I should also note that the ocean has made some attempts to keep us entertained. What it has lacked in waves, it has made up for in sealife. Late-August water temps are often known for animal behavior we don’t always see, including full Sea World shows off Surf City. The water temp and bait have had whales, dolphins, rays and even toothier friends alive right in and beyond the surf.

The fact that we’re not talking about any hurricanes in late August is truly strange, but it does seem as if we have at least some kind of surf on the way for Labor Day. Now granted, by late August, we’re all tuned in to the tropical update, and this year our hurricanes went on strike. But look for the wind to switch east on Friday, building up some stomach-high wind chop for Saturday. The wind looks to lighten up on Sunday as the swell drops off, but it will certainly be worth a check.

BIG NEWS FOR BAGS: I just want to mention that Gov. Murphy vetoed a plastic bag fee bill, which sounds like bad news for anyone concerned about the environment. But it’s actually good news. The bill was not for a plastic bag ban, only for a 5-cent fee on bags. Murphy called the bill insufficient because he’s ready to go for the full ban. I will have more on this next week.

SAY NO TO THE STORM:The next few weeks on LBI are about the best time of year, and that’s for a couple of reasons. Welcome to the season of savings. If you like LBI and want to come back in a few weeks, that house you’re renting will be far cheaper. If you don’t need to be on the cutting edge of fashion, those summer 2018 threads that were so hot in June will be in the bargain bin. There will be yard sales, sidewalk sales, tent sales and closing-for-the season sales.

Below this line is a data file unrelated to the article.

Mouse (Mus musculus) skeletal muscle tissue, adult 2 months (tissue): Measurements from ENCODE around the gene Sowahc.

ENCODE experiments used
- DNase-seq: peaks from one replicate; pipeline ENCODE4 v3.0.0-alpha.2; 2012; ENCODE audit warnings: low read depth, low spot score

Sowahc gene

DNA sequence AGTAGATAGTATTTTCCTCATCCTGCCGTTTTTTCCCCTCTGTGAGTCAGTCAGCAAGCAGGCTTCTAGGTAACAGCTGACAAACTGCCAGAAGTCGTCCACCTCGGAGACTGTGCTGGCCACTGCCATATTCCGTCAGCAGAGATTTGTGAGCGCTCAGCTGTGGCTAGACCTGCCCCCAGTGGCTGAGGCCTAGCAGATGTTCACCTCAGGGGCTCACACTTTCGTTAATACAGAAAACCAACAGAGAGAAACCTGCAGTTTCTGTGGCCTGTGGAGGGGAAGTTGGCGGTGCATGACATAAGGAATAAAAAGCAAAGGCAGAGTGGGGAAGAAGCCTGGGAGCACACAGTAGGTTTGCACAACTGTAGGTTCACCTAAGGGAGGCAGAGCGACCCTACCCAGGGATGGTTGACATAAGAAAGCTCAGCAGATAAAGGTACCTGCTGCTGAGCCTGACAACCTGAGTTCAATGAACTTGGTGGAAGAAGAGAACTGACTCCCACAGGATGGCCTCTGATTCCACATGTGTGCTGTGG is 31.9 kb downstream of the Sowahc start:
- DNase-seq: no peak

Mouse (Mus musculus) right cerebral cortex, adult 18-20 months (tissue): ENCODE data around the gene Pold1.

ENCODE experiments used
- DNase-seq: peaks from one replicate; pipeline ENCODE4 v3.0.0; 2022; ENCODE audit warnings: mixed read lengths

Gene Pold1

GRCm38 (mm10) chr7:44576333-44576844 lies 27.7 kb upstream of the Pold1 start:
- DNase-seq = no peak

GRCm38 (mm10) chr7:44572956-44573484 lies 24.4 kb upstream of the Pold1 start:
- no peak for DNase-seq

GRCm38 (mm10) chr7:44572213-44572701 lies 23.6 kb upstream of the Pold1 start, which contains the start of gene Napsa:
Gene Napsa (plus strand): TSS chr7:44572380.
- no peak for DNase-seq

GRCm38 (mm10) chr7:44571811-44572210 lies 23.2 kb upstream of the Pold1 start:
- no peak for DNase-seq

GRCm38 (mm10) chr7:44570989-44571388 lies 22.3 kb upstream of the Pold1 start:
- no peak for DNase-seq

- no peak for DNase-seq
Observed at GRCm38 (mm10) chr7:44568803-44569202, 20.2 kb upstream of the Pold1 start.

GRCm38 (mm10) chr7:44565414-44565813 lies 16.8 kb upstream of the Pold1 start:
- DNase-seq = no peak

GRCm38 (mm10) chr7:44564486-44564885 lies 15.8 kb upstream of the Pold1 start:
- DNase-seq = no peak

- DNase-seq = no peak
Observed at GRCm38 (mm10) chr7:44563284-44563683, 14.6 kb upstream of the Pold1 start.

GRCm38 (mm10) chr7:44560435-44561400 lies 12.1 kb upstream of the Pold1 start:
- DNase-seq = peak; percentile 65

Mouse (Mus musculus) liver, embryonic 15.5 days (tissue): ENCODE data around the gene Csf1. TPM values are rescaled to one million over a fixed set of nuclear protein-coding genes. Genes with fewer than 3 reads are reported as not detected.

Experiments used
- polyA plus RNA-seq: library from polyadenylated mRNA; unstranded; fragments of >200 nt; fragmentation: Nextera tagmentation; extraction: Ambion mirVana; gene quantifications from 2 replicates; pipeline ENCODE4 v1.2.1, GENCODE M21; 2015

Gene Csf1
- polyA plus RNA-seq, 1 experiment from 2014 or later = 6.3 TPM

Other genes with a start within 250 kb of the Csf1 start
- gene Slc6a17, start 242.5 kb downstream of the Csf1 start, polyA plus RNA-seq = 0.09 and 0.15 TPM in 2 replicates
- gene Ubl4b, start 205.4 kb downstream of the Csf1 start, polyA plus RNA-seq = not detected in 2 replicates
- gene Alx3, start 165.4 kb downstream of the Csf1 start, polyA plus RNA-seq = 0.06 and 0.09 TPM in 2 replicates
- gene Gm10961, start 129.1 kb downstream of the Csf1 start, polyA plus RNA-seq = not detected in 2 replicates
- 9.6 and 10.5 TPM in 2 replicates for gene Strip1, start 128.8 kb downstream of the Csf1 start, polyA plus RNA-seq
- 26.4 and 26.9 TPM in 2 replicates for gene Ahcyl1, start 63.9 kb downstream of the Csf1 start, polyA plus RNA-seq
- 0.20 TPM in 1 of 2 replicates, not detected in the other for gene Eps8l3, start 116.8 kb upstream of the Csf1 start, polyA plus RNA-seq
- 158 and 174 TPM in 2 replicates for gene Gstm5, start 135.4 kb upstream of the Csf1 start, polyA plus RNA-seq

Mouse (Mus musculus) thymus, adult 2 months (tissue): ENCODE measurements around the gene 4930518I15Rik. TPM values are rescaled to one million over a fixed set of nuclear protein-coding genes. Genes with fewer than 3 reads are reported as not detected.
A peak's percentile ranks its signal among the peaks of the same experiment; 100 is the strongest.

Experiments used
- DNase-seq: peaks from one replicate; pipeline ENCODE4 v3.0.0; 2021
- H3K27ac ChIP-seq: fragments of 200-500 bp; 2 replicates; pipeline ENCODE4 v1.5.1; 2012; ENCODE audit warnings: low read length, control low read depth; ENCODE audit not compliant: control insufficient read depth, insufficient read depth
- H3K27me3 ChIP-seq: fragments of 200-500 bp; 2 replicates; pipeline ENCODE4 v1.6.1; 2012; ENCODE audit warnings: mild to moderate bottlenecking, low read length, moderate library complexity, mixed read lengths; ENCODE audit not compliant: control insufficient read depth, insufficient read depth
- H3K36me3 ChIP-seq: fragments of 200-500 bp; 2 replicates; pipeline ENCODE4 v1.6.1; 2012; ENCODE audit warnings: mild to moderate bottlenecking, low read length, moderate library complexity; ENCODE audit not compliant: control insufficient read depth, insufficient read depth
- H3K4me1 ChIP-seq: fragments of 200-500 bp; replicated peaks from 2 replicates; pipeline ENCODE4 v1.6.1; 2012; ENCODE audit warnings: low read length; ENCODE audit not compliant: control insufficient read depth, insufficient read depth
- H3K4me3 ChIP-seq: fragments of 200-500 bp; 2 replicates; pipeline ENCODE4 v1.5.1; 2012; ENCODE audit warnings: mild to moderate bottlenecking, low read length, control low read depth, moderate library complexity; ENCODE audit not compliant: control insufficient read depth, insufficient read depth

And then there’s my favorite kind of discount – zero dollars! The nice thing about being a dirtbag local in a place that is seasonally affluent is that at the end of the summer, folks simply toss to the curb what they don’t want to haul home.

There’s really no use for those beach cruisers in Blue Bell, and there’s no space for that nice grill in Brooklyn. I think half of everything at my house has been, uh ... “recycled.”

But there’s one discount item that I’d like to let everyone know about, and that’s soft-top surfboards.

Soft-top numbers have grown exponentially in the last 15 years, and they’re truly great for teaching people to surf, with chance of injury to them or others greatly reduced. And somewhere along the line it went from “those boards are for beginners, I ride a real surfboard” to “this is funny and ironic, so now it’s cool to ride these boards all the time.” The closest comparison would be a fanny-pack. There are even soft-tops designed for more progressive surfing.

I’m not too concerned with what’s hip. What I am concerned with is the number of these things that are all over the Island – on the beach, on top of cars, and in the line-up, mostly because they are poorly made junk manufactured in Asia.

But hey, I get it. People just want a beach toy. They don’t want to spend $500 to $800 on an actual board that was shaped by human hands. But on the other hand, it’s really hard to see people come over the bridge with two Wave Storm boards from Costco on the roof. And don’t take that as some kind of “too hardcore” viewpoint. I’m not a Costco member myself, but I’ve certainly had friends buy me a summer’s worth of detergent pods or paper towels. But discounted surf craft bought at a big-box store with all these mom and pop shops so close just doesn’t sit right.